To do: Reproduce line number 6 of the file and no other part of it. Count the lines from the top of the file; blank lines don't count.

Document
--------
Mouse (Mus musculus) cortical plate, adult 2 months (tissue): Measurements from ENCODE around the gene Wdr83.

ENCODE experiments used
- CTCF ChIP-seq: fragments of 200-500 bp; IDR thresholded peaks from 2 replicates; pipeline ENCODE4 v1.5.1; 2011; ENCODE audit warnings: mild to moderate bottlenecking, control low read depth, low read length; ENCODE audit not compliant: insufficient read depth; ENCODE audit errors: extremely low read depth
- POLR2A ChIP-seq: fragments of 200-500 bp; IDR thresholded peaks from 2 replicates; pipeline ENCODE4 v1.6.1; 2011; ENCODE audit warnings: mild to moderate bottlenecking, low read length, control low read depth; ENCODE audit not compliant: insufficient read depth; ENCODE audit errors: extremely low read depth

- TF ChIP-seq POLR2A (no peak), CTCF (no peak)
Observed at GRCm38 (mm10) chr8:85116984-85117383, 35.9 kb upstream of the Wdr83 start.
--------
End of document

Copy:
Observed at GRCm38 (mm10) chr8:85116984-85117383, 35.9 kb upstream of the Wdr83 start.